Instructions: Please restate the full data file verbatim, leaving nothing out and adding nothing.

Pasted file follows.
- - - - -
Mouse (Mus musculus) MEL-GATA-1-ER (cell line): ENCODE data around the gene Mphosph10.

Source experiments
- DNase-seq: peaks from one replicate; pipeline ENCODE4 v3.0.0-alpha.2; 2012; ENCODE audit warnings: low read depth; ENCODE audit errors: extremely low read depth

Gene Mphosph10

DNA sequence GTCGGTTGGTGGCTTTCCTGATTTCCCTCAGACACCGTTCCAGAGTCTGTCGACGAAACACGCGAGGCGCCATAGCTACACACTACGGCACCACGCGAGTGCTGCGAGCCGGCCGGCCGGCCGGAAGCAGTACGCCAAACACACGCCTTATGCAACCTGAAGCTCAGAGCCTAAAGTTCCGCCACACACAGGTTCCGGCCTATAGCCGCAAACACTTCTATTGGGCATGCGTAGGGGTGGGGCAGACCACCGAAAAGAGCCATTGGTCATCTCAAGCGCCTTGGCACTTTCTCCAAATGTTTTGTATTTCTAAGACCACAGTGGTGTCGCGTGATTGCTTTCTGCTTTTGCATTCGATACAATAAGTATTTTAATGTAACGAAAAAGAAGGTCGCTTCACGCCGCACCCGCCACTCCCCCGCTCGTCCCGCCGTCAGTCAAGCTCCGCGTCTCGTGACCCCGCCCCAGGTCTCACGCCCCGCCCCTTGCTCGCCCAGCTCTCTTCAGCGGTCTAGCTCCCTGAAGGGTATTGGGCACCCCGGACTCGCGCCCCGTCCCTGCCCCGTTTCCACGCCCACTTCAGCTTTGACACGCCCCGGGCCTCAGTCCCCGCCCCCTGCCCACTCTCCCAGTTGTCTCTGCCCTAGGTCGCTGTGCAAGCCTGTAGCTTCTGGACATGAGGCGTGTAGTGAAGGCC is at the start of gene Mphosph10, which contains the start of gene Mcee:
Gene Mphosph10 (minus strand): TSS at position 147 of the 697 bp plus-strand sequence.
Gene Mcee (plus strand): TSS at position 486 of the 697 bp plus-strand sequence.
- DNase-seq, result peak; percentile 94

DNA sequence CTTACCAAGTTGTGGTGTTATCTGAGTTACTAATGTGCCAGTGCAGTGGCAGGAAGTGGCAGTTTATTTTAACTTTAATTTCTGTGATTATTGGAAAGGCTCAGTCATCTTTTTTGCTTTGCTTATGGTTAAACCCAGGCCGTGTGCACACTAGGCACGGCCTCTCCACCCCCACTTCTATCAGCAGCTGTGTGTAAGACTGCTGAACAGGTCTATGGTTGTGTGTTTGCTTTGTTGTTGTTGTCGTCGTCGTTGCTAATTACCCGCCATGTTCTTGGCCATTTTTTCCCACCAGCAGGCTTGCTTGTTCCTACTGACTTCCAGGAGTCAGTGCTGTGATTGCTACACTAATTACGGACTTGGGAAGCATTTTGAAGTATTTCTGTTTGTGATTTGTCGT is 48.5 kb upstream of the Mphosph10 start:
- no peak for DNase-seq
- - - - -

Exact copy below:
Mouse (Mus musculus) MEL-GATA-1-ER (cell line): ENCODE data around the gene Mphosph10.

Source experiments
- DNase-seq: peaks from one replicate; pipeline ENCODE4 v3.0.0-alpha.2; 2012; ENCODE audit warnings: low read depth; ENCODE audit errors: extremely low read depth

Gene Mphosph10

DNA sequence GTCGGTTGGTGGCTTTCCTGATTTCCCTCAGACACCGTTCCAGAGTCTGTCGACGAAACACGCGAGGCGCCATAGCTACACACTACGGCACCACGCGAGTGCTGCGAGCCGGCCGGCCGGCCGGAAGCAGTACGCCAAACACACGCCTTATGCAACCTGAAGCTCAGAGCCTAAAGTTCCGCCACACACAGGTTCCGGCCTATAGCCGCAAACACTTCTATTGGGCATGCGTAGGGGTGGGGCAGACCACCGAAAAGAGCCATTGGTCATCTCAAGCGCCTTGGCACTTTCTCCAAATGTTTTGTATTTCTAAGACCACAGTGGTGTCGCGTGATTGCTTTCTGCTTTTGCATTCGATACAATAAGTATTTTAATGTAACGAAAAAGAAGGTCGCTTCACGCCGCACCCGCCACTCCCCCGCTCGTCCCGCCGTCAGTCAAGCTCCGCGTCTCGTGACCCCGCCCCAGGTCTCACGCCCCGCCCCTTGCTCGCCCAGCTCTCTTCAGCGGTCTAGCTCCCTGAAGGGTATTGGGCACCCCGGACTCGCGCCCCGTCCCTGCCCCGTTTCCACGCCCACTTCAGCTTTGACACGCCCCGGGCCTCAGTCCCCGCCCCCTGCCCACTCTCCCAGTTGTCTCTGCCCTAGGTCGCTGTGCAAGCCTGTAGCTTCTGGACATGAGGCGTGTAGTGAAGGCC is at the start of gene Mphosph10, which contains the start of gene Mcee:
Gene Mphosph10 (minus strand): TSS at position 147 of the 697 bp plus-strand sequence.
Gene Mcee (plus strand): TSS at position 486 of the 697 bp plus-strand sequence.
- DNase-seq, result peak; percentile 94

DNA sequence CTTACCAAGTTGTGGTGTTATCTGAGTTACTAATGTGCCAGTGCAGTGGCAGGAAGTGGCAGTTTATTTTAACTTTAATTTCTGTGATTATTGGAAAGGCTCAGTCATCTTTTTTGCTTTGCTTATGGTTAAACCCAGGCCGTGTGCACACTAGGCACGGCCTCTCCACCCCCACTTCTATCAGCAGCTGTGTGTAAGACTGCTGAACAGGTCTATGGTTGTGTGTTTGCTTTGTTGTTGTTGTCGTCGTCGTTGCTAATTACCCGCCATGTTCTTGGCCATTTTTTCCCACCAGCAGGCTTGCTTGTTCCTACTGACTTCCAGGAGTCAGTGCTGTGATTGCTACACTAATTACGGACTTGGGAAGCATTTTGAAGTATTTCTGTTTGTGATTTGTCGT is 48.5 kb upstream of the Mphosph10 start:
- no peak for DNase-seq